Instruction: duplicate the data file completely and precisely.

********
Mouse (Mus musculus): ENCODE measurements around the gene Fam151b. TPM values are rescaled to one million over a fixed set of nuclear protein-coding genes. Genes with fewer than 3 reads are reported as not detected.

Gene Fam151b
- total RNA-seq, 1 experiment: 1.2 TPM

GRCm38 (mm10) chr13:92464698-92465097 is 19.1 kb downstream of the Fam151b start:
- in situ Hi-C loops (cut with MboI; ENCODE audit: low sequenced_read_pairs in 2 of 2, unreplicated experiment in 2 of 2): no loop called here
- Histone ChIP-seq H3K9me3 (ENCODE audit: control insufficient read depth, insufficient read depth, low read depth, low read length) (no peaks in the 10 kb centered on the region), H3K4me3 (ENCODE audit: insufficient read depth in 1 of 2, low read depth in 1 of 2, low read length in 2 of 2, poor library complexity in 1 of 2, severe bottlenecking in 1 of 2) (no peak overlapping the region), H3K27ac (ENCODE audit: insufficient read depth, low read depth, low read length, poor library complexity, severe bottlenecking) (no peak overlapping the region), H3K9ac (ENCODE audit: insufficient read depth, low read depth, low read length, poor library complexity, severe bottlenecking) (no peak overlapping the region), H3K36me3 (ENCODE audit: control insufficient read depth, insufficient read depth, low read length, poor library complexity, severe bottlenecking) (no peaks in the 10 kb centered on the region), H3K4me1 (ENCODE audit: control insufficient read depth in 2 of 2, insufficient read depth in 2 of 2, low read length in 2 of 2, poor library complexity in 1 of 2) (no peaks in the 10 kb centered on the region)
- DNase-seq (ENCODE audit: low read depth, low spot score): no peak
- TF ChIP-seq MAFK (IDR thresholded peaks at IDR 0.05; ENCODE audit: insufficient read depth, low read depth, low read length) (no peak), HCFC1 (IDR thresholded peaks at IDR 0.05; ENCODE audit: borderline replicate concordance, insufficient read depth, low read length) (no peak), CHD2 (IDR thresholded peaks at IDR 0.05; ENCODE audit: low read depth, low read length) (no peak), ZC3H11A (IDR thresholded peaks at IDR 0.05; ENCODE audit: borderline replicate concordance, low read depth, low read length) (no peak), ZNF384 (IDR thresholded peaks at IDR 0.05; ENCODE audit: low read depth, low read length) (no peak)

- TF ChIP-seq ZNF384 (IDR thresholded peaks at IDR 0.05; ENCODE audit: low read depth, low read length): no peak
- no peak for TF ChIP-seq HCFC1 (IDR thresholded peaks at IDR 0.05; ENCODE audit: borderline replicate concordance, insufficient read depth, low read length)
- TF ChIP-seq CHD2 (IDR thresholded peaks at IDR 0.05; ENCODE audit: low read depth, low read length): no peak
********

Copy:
Mouse (Mus musculus): ENCODE measurements around the gene Fam151b. TPM values are rescaled to one million over a fixed set of nuclear protein-coding genes. Genes with fewer than 3 reads are reported as not detected.

Gene Fam151b
- total RNA-seq, 1 experiment: 1.2 TPM

GRCm38 (mm10) chr13:92464698-92465097 is 19.1 kb downstream of the Fam151b start:
- in situ Hi-C loops (cut with MboI; ENCODE audit: low sequenced_read_pairs in 2 of 2, unreplicated experiment in 2 of 2): no loop called here
- Histone ChIP-seq H3K9me3 (ENCODE audit: control insufficient read depth, insufficient read depth, low read depth, low read length) (no peaks in the 10 kb centered on the region), H3K4me3 (ENCODE audit: insufficient read depth in 1 of 2, low read depth in 1 of 2, low read length in 2 of 2, poor library complexity in 1 of 2, severe bottlenecking in 1 of 2) (no peak overlapping the region), H3K27ac (ENCODE audit: insufficient read depth, low read depth, low read length, poor library complexity, severe bottlenecking) (no peak overlapping the region), H3K9ac (ENCODE audit: insufficient read depth, low read depth, low read length, poor library complexity, severe bottlenecking) (no peak overlapping the region), H3K36me3 (ENCODE audit: control insufficient read depth, insufficient read depth, low read length, poor library complexity, severe bottlenecking) (no peaks in the 10 kb centered on the region), H3K4me1 (ENCODE audit: control insufficient read depth in 2 of 2, insufficient read depth in 2 of 2, low read length in 2 of 2, poor library complexity in 1 of 2) (no peaks in the 10 kb centered on the region)
- DNase-seq (ENCODE audit: low read depth, low spot score): no peak
- TF ChIP-seq MAFK (IDR thresholded peaks at IDR 0.05; ENCODE audit: insufficient read depth, low read depth, low read length) (no peak), HCFC1 (IDR thresholded peaks at IDR 0.05; ENCODE audit: borderline replicate concordance, insufficient read depth, low read length) (no peak), CHD2 (IDR thresholded peaks at IDR 0.05; ENCODE audit: low read depth, low read length) (no peak), ZC3H11A (IDR thresholded peaks at IDR 0.05; ENCODE audit: borderline replicate concordance, low read depth, low read length) (no peak), ZNF384 (IDR thresholded peaks at IDR 0.05; ENCODE audit: low read depth, low read length) (no peak)

- TF ChIP-seq ZNF384 (IDR thresholded peaks at IDR 0.05; ENCODE audit: low read depth, low read length): no peak
- no peak for TF ChIP-seq HCFC1 (IDR thresholded peaks at IDR 0.05; ENCODE audit: borderline replicate concordance, insufficient read depth, low read length)
- TF ChIP-seq CHD2 (IDR thresholded peaks at IDR 0.05; ENCODE audit: low read depth, low read length): no peak